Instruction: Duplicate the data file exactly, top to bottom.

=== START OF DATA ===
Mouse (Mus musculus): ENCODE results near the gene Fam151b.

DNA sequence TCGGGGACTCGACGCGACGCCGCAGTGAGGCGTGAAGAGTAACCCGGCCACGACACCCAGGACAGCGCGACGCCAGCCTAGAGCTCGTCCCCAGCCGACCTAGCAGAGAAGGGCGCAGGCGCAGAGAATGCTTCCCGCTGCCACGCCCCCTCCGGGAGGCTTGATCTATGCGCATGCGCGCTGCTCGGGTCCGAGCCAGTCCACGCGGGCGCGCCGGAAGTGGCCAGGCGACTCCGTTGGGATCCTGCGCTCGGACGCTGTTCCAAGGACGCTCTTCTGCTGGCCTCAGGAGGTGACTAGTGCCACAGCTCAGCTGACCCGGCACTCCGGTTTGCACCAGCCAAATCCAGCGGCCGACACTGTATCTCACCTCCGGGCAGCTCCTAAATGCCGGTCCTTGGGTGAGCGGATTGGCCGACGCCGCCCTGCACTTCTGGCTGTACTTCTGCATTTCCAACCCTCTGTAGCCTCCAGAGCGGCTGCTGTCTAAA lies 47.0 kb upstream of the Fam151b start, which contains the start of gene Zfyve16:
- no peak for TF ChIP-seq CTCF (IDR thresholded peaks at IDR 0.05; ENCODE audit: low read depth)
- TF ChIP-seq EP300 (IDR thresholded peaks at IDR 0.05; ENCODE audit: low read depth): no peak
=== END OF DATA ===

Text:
Mouse (Mus musculus): ENCODE results near the gene Fam151b.

DNA sequence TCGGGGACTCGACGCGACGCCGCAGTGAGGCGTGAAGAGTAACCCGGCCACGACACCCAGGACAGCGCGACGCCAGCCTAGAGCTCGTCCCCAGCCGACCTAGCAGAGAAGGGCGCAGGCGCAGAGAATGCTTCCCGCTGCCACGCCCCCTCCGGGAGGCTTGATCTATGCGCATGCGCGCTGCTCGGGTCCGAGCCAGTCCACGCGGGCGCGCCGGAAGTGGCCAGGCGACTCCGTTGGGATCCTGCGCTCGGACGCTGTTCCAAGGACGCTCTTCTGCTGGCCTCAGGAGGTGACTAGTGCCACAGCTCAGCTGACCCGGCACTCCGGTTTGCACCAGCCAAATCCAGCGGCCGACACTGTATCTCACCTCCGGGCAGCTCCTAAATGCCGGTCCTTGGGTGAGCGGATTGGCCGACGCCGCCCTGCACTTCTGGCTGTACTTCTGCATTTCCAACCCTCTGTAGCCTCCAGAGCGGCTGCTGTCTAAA lies 47.0 kb upstream of the Fam151b start, which contains the start of gene Zfyve16:
- no peak for TF ChIP-seq CTCF (IDR thresholded peaks at IDR 0.05; ENCODE audit: low read depth)
- TF ChIP-seq EP300 (IDR thresholded peaks at IDR 0.05; ENCODE audit: low read depth): no peak